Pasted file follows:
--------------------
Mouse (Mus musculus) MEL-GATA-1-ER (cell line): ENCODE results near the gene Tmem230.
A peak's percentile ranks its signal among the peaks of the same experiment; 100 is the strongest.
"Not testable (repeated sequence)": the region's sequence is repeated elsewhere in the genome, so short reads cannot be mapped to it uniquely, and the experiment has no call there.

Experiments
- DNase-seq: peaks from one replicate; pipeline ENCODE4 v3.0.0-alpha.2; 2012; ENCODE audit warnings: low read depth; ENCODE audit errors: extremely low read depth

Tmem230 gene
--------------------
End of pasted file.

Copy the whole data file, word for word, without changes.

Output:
Mouse (Mus musculus) MEL-GATA-1-ER (cell line): ENCODE results near the gene Tmem230.
A peak's percentile ranks its signal among the peaks of the same experiment; 100 is the strongest.
"Not testable (repeated sequence)": the region's sequence is repeated elsewhere in the genome, so short reads cannot be mapped to it uniquely, and the experiment has no call there.

Experiments
- DNase-seq: peaks from one replicate; pipeline ENCODE4 v3.0.0-alpha.2; 2012; ENCODE audit warnings: low read depth; ENCODE audit errors: extremely low read depth

Tmem230 gene